Boston officials raised hell over the cover, which they said it glorify the 19-year-old Dzhokhar Tsarnaev — one of the alleged masterminds behind the Boston Marathon bombings — on it’s August cover, and drug stores like CVS, 7-Eleven, and Walgreens flatly refused to carry copies of the issue at all. However, according to one person familiar with the circulation numbers, sales of Rolling Stone August issue are up 20 percent and counting.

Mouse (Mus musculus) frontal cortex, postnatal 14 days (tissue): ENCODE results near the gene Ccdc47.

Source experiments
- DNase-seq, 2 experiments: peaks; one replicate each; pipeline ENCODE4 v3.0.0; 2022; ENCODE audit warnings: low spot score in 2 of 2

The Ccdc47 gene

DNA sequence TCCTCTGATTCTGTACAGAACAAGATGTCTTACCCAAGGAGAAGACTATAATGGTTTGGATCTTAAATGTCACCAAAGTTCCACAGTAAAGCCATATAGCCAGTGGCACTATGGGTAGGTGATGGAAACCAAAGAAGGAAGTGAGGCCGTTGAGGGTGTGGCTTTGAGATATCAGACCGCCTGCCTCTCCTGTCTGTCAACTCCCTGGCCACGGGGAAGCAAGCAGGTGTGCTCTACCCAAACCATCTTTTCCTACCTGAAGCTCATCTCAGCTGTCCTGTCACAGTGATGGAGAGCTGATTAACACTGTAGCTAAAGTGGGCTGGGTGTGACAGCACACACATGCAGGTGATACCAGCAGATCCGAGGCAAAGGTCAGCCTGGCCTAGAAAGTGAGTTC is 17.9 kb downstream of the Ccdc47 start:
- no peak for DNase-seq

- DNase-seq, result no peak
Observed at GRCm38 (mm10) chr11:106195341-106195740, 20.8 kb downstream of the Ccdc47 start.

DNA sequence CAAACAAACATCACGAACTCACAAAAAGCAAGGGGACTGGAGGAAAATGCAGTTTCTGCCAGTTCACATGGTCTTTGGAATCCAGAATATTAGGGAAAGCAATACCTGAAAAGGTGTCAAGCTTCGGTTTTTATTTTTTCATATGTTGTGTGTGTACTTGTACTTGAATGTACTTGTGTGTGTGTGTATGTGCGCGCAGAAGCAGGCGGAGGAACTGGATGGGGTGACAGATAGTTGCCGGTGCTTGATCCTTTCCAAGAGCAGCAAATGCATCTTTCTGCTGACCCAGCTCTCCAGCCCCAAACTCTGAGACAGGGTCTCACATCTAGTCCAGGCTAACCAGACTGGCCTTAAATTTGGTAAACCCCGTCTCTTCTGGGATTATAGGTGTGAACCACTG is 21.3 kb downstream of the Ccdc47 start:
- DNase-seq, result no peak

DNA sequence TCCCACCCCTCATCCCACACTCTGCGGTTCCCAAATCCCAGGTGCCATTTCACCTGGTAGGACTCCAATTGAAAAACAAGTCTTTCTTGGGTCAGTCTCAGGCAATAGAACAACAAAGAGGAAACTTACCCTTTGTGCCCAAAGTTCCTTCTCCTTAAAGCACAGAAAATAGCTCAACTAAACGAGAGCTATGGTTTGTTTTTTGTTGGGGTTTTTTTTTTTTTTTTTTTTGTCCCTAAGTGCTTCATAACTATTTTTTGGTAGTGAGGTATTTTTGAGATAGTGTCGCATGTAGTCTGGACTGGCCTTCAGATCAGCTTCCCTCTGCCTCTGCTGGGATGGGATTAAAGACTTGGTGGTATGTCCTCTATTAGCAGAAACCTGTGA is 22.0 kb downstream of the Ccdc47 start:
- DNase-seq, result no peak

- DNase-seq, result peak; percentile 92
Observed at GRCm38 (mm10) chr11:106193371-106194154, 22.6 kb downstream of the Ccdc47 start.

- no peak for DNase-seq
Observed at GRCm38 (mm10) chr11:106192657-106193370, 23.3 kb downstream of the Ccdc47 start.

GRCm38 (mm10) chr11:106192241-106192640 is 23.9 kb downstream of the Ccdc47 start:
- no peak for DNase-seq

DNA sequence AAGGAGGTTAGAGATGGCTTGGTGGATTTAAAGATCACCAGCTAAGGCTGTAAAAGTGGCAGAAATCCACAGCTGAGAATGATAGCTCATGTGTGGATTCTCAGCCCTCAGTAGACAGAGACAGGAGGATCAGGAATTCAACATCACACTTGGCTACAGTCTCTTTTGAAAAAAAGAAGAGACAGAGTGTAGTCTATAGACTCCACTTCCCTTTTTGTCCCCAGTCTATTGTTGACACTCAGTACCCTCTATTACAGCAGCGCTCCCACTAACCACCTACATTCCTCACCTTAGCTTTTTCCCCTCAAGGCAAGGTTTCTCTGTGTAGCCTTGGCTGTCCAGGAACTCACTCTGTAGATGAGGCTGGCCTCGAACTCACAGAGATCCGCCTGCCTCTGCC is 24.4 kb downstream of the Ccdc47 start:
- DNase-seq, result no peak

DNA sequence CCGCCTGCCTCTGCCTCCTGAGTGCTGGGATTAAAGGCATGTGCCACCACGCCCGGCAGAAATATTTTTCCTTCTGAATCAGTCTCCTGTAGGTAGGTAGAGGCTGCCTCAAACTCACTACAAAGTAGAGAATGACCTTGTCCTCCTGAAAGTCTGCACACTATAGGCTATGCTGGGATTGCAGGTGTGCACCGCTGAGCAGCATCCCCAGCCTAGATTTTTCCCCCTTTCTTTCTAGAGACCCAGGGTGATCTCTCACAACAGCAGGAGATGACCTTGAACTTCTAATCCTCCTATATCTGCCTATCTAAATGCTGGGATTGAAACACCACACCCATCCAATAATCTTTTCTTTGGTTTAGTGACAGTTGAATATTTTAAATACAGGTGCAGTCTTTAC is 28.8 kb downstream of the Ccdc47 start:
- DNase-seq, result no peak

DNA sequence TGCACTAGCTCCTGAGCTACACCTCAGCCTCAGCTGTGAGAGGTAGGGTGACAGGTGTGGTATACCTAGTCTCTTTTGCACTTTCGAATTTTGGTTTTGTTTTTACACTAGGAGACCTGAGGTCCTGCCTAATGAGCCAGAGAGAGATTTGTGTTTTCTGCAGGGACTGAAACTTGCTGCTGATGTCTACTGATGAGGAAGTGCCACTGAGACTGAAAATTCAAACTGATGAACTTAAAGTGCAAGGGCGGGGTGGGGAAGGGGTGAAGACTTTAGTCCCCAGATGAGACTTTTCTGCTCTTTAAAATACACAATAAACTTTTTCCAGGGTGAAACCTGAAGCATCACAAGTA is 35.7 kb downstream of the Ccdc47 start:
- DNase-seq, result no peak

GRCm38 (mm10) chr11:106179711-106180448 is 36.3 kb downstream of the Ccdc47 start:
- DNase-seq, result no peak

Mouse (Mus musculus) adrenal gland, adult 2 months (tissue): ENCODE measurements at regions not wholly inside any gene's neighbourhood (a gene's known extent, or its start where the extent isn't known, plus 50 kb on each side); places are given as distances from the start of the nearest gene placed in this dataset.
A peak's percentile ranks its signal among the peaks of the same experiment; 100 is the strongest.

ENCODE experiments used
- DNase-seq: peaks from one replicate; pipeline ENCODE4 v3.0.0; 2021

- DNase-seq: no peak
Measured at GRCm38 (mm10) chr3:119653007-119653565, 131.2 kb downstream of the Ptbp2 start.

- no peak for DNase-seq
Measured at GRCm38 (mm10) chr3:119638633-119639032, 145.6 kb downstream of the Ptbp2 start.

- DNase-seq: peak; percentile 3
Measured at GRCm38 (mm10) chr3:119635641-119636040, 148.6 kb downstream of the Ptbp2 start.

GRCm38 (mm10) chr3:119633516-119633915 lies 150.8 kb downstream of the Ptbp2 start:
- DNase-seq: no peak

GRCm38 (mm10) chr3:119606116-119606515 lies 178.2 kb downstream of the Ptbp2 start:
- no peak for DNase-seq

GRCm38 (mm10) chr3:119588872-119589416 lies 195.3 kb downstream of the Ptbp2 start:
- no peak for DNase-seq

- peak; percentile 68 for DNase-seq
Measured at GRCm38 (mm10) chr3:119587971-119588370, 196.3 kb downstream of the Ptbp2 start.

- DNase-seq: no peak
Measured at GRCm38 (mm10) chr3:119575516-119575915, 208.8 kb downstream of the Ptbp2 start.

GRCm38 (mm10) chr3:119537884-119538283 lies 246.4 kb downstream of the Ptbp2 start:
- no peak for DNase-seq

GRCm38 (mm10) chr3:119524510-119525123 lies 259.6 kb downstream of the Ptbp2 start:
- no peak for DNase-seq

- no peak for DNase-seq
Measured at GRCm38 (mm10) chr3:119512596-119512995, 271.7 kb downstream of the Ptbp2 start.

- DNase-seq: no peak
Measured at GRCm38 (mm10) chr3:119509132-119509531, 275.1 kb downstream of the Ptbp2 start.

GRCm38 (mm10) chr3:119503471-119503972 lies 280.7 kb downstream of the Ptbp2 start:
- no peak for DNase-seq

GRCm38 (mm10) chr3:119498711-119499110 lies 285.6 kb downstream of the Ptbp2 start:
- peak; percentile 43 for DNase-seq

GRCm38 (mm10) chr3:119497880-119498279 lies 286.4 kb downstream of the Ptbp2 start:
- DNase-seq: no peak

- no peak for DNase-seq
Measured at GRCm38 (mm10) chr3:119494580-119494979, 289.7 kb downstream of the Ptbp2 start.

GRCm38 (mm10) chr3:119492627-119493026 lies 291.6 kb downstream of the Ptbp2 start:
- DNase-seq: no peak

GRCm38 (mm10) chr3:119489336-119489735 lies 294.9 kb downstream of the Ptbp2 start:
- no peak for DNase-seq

Rolling Stone has long been an outlet for both social and political commentary and reporting. There is nothing out of line nor inappropriate with the piece about the Boston tragedy nor the cover. The hue and cry over this issue of Rolling Stone seems to be based upon raw emotion, which is understandable, and not about reporting, in depth, the particulars of this sad chapter in America’s history. It is important to understand the truth of the events that led a promising youngster to become a radical Islamic extremist who cares little for his life or the lives of those affected by his thoughtless and actions. I fully support Rolling Stone in their efforts to make the whole truth known; before judging this issue by its cover the public should read Ms. Reitman’s article. As for those companies who are refusing to sell this issue, they are woefully narrow in mind and vision.